So what are prisons in countries with fewer criminals (and fewer repeat offenders) doing differently? In Norway, which has the world’s lowest recidivism rate, they are treating prisoners more humanely. Business Insider reports on two Norwegian prisons, which have access to the outdoors, minimal use of bars, and kitchens stocked with normal equipment – knives and all. The operating theory is that if you treat people like animals, that's what they will become.  "Americans want their prisoners punished first and rehabilitated second," criminologist Bob Cameron says to Business insider. Unlike the punitive aims of American prisons, the Norwegian penal system aims to place offenders in a secure and healthy environment in which they can “normalize” with the aim of helping them to reintegrate into society after their sentence. In other words, the prison-system is designed to help criminals thrive, succeed, and not reoffend.

Overturning the American penal system from a punitive to a normalizing one is no small task. However, the story of Edwins restaurant, where none of the hundreds of once-convicted employees have reoffended, shows that individuals can help to transform the institutional forces by acting without prejudice toward those with criminal records.

COVID-19 amplified America’s devastating health gap. Can we bridge it?

The COVID-19 pandemic is making health disparities in the United States crystal clear. It is a clarion call for health care systems to double their efforts in vulnerable communities.

Willie Mae Daniels makes melted cheese sandwiches with her granddaughter, Karyah Davis, 6, after being laid off from her job as a food service cashier at the University of Miami on March 17, 2020.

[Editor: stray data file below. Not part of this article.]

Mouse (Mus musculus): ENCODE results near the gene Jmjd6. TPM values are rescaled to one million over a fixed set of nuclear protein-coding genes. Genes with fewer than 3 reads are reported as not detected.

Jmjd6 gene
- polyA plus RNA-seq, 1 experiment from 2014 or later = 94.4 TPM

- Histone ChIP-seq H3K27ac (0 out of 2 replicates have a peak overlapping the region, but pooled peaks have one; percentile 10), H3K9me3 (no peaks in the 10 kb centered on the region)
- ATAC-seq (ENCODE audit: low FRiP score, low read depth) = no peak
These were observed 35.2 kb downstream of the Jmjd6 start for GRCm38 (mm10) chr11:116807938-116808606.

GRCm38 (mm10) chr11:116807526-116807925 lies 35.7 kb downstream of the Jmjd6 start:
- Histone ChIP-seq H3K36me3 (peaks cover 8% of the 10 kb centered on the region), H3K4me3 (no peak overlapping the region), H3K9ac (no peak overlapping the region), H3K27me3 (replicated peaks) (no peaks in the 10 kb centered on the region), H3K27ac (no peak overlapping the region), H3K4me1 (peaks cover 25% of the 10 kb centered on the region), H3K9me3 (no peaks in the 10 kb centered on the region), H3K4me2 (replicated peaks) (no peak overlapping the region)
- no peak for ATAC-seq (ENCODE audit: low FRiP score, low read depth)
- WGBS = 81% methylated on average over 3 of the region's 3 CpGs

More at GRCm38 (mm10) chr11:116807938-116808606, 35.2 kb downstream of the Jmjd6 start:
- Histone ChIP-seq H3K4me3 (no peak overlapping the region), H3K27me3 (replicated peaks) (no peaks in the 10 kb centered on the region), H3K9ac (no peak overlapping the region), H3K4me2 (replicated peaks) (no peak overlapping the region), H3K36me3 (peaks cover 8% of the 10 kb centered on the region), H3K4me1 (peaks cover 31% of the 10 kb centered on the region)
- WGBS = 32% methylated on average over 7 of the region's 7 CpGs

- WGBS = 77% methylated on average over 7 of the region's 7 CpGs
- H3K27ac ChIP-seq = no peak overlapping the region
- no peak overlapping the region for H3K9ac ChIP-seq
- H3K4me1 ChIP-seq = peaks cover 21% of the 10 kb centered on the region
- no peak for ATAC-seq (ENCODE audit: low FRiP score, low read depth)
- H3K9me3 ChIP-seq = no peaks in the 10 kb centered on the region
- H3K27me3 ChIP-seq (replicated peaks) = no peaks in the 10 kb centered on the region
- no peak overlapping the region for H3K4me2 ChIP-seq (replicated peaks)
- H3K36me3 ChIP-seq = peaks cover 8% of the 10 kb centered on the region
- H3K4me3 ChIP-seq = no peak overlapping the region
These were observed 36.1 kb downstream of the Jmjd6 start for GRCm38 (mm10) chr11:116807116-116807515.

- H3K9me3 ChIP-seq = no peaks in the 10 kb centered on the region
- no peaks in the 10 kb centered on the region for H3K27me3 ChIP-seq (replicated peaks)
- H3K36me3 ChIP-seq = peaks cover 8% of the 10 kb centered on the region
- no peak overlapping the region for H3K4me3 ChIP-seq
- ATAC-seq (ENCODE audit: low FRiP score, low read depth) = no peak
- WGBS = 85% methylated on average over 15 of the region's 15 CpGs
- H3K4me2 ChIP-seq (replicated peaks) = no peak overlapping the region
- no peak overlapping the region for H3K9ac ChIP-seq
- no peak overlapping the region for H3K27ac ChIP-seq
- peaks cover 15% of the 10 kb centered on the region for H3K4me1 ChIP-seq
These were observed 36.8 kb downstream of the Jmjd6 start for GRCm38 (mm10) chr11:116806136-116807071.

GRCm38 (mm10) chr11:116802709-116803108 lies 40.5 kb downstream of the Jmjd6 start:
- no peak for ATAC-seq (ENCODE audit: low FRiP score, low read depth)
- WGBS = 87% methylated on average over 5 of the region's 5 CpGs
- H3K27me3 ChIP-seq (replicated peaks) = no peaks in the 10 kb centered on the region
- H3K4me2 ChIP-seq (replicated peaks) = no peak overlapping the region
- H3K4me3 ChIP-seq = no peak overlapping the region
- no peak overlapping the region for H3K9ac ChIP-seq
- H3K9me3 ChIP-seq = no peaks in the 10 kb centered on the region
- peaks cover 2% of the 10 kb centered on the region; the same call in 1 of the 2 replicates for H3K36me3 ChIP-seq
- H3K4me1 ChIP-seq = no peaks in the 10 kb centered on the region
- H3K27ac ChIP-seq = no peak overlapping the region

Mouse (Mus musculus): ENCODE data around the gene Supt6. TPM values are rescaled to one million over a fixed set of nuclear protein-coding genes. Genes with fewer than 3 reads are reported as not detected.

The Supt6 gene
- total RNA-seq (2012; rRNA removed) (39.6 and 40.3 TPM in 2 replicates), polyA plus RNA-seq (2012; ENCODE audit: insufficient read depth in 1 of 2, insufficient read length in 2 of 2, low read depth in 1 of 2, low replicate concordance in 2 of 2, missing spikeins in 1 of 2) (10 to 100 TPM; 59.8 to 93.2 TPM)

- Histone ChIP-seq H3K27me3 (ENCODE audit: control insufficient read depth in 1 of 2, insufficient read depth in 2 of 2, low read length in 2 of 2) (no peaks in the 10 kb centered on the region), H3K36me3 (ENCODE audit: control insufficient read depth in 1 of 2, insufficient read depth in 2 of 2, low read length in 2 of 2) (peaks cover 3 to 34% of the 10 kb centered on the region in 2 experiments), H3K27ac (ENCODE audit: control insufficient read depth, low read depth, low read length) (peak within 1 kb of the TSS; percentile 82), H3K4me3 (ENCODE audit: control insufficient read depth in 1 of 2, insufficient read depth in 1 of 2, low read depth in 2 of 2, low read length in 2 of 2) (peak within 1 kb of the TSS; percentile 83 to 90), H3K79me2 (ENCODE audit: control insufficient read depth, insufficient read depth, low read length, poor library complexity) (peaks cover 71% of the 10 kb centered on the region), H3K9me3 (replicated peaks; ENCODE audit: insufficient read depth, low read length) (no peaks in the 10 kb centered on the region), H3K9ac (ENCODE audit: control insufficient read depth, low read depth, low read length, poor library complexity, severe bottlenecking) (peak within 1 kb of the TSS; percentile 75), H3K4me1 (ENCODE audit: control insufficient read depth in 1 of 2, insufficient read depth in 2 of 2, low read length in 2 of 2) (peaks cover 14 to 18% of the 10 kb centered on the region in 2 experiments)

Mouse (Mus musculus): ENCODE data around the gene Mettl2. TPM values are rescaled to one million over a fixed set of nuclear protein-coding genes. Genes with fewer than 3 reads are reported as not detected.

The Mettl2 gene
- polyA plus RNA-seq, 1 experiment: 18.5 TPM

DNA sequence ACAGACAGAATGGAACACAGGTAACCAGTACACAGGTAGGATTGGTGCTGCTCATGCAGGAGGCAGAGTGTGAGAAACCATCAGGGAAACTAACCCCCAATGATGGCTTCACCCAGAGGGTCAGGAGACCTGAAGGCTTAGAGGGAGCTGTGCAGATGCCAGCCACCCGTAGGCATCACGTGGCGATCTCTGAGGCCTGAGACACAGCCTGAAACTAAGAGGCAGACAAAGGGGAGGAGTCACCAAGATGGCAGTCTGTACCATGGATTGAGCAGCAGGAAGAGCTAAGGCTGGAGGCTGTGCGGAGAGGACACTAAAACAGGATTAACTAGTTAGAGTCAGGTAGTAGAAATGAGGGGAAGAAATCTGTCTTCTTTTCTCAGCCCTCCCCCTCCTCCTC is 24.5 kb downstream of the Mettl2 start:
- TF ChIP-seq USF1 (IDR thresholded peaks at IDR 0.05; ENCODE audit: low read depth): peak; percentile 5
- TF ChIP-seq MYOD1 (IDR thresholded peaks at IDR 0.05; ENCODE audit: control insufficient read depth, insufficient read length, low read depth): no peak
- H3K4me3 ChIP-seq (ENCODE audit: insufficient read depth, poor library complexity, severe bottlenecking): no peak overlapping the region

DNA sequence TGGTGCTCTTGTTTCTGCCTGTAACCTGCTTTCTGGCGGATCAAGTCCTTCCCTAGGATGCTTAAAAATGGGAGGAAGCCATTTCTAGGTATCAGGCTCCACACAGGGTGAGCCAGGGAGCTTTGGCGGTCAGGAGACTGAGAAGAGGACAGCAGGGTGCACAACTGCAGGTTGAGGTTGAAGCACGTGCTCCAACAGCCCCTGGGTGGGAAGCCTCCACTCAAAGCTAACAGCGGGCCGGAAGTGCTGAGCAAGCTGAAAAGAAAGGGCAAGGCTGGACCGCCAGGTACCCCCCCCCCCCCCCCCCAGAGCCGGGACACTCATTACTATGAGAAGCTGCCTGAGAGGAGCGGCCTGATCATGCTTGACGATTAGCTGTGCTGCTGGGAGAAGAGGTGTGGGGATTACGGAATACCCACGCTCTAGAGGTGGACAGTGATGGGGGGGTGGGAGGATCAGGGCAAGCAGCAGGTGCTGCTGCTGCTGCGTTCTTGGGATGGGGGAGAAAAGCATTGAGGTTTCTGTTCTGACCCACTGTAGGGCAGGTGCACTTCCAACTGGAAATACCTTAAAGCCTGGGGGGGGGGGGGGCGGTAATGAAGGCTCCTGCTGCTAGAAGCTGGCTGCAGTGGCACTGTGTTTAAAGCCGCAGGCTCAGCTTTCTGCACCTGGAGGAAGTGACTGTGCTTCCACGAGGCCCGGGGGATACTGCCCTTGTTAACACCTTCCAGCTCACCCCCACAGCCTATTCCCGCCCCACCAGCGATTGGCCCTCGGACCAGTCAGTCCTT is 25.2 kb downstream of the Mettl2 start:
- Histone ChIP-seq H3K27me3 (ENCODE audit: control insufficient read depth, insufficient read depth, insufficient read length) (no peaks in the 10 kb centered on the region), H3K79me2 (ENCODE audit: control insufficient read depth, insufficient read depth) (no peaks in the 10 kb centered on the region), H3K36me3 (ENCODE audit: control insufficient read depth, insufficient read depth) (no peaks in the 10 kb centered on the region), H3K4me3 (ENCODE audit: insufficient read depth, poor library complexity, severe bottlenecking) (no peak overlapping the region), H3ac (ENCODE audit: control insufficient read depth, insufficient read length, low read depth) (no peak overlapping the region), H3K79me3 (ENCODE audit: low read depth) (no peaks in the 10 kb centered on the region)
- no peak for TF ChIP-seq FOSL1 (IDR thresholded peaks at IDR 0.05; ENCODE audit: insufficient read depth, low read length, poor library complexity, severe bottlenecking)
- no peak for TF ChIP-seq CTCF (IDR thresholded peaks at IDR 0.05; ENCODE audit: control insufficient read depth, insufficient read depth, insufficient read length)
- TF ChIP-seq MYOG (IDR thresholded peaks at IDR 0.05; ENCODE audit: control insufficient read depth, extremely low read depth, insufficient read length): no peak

Credit: Joe Raedle/Getty Images
Sponsored by Northwell Health
  • The COVID-19 pandemic has exacerbated America's health disparities, widening the divide between the haves and have nots.
  • Studies show disparities in wealth, race, and online access have disproportionately harmed underserved U.S. communities during the pandemic.
  • To begin curing this social aliment, health systems like Northwell Health are establishing relationships of trust in these communities so that the post-COVID world looks different than the pre-COVID one.
Keep reading Show less

Who is the highest selling artist from your state?

What’s Eminem doing in Missouri? Kanye West in Georgia? And Wiz Khalifa in, of all places, North Dakota?

Eminem may be 'from' Detroit, but he was born in Missouri
Culture & Religion

This is a mysterious map. Obviously about music, or more precisely musicians. But what’s Eminem doing in Missouri? Kanye West in Georgia? And Wiz Khalifa in, of all places, North Dakota? None of these musicians are from those states! Everyone knows that! Is this map that stupid, or just looking for a fight? Let’s pause a moment and consider our attention spans, shrinking faster than polar ice caps.

Keep reading Show less

Skyborne whales: The rise (and fall) of the airship

Can passenger airships make a triumphantly 'green' comeback?

R. Humphrey/Topical Press Agency/Getty Images
Technology & Innovation

Large airships were too sensitive to wind gusts and too sluggish to win against aeroplanes. But today, they have a chance to make a spectacular return.

Keep reading Show less

Vegans are more likely to suffer broken bones, study finds

Vegans and vegetarians often have nutrient deficiencies and lower BMI, which can increase the risk of fractures.

Credit: Jukov studi via Adobe Stock
Surprising Science
  • The study found that vegans were 43% more likely to suffer fractures than meat eaters.
  • Similar results were observed for vegetarians and fish eaters, though to a lesser extent.
  • It's possible to be healthy on a vegan diet, though it takes some strategic planning to compensate for the nutrients that a plant-based diet can't easily provide.
Keep reading Show less
Scroll down to load more…
Quantcast